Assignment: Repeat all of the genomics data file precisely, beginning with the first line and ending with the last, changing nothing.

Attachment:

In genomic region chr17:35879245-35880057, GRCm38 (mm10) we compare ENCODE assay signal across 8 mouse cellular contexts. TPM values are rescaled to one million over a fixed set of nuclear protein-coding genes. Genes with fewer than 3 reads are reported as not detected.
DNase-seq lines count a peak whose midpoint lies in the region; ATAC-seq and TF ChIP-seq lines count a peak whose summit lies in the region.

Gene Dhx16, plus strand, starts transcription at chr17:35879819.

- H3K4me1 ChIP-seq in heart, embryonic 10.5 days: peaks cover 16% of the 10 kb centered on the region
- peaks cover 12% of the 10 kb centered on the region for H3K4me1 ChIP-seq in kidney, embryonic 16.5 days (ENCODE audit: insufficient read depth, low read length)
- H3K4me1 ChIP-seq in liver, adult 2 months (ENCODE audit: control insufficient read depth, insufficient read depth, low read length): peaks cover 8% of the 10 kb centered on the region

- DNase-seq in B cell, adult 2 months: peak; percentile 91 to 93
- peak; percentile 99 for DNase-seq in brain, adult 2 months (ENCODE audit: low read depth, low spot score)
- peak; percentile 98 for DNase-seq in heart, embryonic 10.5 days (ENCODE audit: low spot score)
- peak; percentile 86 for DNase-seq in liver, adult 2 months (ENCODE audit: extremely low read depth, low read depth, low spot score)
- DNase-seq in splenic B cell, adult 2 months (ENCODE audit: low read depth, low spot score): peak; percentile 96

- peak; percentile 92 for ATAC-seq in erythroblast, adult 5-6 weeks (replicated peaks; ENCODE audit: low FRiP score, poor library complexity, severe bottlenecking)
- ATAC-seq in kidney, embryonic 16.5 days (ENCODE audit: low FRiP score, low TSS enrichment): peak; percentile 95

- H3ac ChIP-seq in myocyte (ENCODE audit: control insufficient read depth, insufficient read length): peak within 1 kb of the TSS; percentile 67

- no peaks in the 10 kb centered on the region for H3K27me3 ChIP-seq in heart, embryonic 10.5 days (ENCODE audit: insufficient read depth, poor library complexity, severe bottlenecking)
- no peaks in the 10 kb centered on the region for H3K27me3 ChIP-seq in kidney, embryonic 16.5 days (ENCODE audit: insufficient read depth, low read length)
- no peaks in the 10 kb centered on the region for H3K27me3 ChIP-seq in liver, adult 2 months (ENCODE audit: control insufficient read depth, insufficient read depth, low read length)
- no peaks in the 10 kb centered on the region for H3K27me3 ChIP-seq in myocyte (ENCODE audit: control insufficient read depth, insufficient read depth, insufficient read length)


In genomic region chr17:35879245-35880057, GRCm38 (mm10) we compare ENCODE assay signal across 8 mouse cellular contexts. TPM values are rescaled to one million over a fixed set of nuclear protein-coding genes. Genes with fewer than 3 reads are reported as not detected.
DNase-seq lines count a peak whose midpoint lies in the region; ATAC-seq and TF ChIP-seq lines count a peak whose summit lies in the region.

Gene Dhx16, plus strand, starts transcription at chr17:35879819.

- H3K4me1 ChIP-seq in heart, embryonic 10.5 days: peaks cover 16% of the 10 kb centered on the region
- peaks cover 12% of the 10 kb centered on the region for H3K4me1 ChIP-seq in kidney, embryonic 16.5 days (ENCODE audit: insufficient read depth, low read length)
- H3K4me1 ChIP-seq in liver, adult 2 months (ENCODE audit: control insufficient read depth, insufficient read depth, low read length): peaks cover 8% of the 10 kb centered on the region

- DNase-seq in B cell, adult 2 months: peak; percentile 91 to 93
- peak; percentile 99 for DNase-seq in brain, adult 2 months (ENCODE audit: low read depth, low spot score)
- peak; percentile 98 for DNase-seq in heart, embryonic 10.5 days (ENCODE audit: low spot score)
- peak; percentile 86 for DNase-seq in liver, adult 2 months (ENCODE audit: extremely low read depth, low read depth, low spot score)
- DNase-seq in splenic B cell, adult 2 months (ENCODE audit: low read depth, low spot score): peak; percentile 96

- peak; percentile 92 for ATAC-seq in erythroblast, adult 5-6 weeks (replicated peaks; ENCODE audit: low FRiP score, poor library complexity, severe bottlenecking)
- ATAC-seq in kidney, embryonic 16.5 days (ENCODE audit: low FRiP score, low TSS enrichment): peak; percentile 95

- H3ac ChIP-seq in myocyte (ENCODE audit: control insufficient read depth, insufficient read length): peak within 1 kb of the TSS; percentile 67

- no peaks in the 10 kb centered on the region for H3K27me3 ChIP-seq in heart, embryonic 10.5 days (ENCODE audit: insufficient read depth, poor library complexity, severe bottlenecking)
- no peaks in the 10 kb centered on the region for H3K27me3 ChIP-seq in kidney, embryonic 16.5 days (ENCODE audit: insufficient read depth, low read length)
- no peaks in the 10 kb centered on the region for H3K27me3 ChIP-seq in liver, adult 2 months (ENCODE audit: control insufficient read depth, insufficient read depth, low read length)
- no peaks in the 10 kb centered on the region for H3K27me3 ChIP-seq in myocyte (ENCODE audit: control insufficient read depth, insufficient read depth, insufficient read length)